When it comes to weight gain, most of us attribute the extra pounds and fat to eating too much of the bad stuff and not getting enough exercise. For the most part, this is accurate. Broadly speaking, most of us eat a diet full of refined foods and would rather hit the couch than the gym. But the fact that you showed up to read this article tells me that you're probably more motivated and informed about your health. You're probably also making a decent attempt to eat right, and move as much as you can (or at least you aspire to). If you've struggled with weight loss despite eating healthy and getting a decent amount of exercise, I want to explain another culprit of weight gain. Stress and stress' relationship to cortisol can and do trigger weight gain.
Stress, Cortisol & Weight Gain
This is really important to understand. Take away as much of this information as you can so you know how to buffer the effects of stress so it won't sabotage your health or the amount of body fat you carry.
First, take a moment to think about the things that stress you out. Is it work? Relationship concerns? A lack of sleep? A health condition? General anxiety? Financial concerns?
We live in a world where there is never a lack of opportunity for stress to rear its ugly head. Sometimes stress pops up when we least expect it, and sometimes stress persists to the point where we don't even feel the it anymore. Regardless of the role stress plays in your life, it's highly likely it will always be there to some extent.
You can start taking control of stress by understanding A) how it affects your body, and B) what you can do about it before it starts kicking in.
The Physiological Side of Stress
When you experience stress, especially the negative type, called distress, a few things start to happen in your body.
Let's say an event happens that triggers stress. And let's be honest, depending on the day, the "event" doesn't have to be that big of a deal for stress to soar to new levels. Regardless, stress kicks in.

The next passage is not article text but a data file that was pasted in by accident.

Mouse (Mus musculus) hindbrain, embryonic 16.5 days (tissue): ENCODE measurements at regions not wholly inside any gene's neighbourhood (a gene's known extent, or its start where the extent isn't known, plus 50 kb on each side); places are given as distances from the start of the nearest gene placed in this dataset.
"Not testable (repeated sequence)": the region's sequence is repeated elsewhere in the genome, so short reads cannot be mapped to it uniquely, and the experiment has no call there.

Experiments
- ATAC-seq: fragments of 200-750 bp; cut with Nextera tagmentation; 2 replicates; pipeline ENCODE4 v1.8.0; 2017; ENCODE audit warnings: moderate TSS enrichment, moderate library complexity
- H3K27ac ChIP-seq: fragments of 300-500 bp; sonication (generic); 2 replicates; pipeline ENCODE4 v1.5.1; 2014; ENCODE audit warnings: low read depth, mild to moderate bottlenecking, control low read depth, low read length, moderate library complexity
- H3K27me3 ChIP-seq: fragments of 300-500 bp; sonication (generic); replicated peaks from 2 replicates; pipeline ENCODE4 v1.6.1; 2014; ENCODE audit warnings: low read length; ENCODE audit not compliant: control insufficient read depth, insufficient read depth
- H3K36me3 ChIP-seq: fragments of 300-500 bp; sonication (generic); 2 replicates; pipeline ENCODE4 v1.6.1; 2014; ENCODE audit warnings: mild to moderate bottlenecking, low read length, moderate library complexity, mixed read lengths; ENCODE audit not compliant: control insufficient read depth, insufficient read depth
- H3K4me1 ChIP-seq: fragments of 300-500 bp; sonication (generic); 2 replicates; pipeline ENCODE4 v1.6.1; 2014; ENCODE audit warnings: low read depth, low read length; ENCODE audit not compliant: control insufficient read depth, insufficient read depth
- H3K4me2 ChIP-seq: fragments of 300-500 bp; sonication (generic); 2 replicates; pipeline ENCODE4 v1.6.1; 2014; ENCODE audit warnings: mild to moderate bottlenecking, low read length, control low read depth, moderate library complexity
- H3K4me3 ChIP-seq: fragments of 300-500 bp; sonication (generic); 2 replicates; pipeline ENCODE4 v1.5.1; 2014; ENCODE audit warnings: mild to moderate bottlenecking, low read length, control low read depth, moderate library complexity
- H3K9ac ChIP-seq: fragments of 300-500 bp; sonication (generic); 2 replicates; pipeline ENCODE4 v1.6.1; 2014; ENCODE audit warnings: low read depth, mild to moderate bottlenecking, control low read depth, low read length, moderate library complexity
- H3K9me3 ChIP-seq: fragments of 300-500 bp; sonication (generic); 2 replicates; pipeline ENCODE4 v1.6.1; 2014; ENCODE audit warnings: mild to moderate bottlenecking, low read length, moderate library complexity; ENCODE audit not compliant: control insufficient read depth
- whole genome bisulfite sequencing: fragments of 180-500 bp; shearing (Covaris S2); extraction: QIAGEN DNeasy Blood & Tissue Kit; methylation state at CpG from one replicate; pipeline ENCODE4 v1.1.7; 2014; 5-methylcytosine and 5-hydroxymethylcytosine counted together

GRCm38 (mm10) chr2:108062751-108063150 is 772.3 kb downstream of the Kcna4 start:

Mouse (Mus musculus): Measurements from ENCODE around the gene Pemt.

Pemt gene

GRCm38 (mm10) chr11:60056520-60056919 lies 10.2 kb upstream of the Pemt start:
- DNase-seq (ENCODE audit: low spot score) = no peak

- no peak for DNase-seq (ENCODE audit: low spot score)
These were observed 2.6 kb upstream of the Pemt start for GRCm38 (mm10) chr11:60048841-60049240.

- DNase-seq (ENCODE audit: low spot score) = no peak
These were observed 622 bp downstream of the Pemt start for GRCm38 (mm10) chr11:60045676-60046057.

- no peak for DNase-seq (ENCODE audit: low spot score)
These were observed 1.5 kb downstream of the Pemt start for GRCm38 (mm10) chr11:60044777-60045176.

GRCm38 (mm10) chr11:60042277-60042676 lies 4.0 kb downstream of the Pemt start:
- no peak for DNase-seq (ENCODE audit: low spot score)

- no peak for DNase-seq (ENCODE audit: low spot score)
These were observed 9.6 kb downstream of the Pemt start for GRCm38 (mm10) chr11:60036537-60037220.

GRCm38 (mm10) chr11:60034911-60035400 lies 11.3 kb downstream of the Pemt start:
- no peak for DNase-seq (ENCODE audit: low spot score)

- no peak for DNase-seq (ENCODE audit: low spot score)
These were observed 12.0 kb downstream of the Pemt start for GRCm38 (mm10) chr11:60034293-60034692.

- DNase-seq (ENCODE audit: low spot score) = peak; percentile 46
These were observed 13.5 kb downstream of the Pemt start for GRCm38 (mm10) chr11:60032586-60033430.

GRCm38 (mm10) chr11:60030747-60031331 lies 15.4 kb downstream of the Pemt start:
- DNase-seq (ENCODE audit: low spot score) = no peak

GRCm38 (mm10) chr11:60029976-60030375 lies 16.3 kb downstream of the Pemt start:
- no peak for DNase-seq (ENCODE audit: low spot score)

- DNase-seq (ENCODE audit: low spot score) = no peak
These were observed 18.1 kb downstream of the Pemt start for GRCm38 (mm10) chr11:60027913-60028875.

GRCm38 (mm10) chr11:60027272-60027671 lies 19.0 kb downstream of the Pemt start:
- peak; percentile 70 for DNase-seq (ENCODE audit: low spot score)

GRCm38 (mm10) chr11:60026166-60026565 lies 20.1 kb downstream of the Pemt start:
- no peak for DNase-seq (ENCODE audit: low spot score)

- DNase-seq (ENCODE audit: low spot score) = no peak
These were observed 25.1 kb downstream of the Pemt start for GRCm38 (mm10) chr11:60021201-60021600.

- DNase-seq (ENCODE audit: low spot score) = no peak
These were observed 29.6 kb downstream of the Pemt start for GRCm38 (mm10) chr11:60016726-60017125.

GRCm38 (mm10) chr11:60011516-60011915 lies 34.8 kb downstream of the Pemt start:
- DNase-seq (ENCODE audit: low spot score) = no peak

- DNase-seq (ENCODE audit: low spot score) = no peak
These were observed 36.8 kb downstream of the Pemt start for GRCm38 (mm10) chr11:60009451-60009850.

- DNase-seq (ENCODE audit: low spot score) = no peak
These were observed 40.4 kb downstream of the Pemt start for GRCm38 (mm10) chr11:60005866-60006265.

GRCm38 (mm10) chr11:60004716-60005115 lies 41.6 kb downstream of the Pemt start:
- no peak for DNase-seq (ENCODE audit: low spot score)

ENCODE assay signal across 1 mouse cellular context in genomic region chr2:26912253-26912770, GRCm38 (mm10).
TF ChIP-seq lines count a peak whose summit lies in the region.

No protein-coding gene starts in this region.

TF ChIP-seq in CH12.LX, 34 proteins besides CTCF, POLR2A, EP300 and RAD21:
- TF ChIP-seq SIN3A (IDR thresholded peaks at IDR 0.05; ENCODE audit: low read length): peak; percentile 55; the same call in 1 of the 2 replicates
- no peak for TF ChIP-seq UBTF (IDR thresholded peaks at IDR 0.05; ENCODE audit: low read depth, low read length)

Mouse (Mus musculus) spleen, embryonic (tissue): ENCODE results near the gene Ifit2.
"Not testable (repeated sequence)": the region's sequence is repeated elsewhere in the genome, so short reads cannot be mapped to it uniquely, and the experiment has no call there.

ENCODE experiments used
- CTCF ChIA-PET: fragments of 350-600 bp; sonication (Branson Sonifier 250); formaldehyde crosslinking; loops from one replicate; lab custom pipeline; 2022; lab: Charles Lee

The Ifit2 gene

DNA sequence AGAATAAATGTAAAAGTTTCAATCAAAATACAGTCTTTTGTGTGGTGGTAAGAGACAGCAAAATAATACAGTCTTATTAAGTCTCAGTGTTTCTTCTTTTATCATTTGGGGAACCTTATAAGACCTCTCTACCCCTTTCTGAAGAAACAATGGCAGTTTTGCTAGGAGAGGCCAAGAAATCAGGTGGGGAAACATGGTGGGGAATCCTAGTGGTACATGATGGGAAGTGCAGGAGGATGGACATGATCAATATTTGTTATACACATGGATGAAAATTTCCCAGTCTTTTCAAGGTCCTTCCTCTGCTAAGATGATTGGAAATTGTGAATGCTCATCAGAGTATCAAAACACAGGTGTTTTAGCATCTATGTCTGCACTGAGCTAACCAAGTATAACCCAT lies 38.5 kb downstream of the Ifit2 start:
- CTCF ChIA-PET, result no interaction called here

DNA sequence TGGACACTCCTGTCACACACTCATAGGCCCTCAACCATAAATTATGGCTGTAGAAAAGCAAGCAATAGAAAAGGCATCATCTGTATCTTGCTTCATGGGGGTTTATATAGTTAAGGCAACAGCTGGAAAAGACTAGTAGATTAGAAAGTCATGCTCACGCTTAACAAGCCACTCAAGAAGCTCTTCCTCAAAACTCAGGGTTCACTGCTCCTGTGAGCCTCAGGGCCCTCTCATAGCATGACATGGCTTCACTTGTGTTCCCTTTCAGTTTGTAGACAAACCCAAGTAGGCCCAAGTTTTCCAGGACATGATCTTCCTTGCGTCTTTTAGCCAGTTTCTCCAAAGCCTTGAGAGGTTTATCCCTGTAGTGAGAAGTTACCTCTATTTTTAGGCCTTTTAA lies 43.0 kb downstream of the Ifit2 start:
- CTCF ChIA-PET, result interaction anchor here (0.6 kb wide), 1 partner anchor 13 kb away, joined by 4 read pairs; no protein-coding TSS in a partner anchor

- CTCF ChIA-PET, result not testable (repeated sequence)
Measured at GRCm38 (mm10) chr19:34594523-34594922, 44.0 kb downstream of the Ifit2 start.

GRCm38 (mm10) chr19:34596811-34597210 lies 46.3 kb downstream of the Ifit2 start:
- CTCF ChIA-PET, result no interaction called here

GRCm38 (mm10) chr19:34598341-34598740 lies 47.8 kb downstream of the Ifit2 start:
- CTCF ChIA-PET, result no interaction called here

What happens next?
Hormones are listening to these stress signals you're feeling. Cortisol gets call into action.
Cortisol's job is to protect you from danger. To do this, cortisol reaches out to your body on a cellular level to release glucose. Glucose can easily be used as energy to help you flee from danger (fight or flight). When glucose levels rise, your blood sugar levels rise, too.
Now that blood sugar levels are heightened, insulin gets called into action to help level off the high blood sugar levels. Insulin is a blood sugar regulator, and for all intents and purposes, a fat-storage hormone. The amount of insulin released depends on the amount of sugars you have circulating in your blood. In a very stressful event (or perceived stressful events), blood sugar levels rise high. Therefore, so do insulin levels.
Insulin anchors blood sugar levels back down. If blood sugar levels drop too low, hunger sets it.
Now you need some sugar to boost your sugar levels back up, so what do you reach for? A cookie? A can of soda? A bagel? A bowl of pasta? A chocolate bar? Usually anything that your body can break down quickly and easily to infuse your body with sugar.
After you boost your blood sugar levels again, insulin gets called back into action. Can you see how this becomes a vicious circle?
This cycle of stress response, especially if it goes on too long, almost always results in belly fat (even if you don't eat or reach for a calorie-free option, like black coffee).
What can you do to buffer cortisol, stress and weight gain?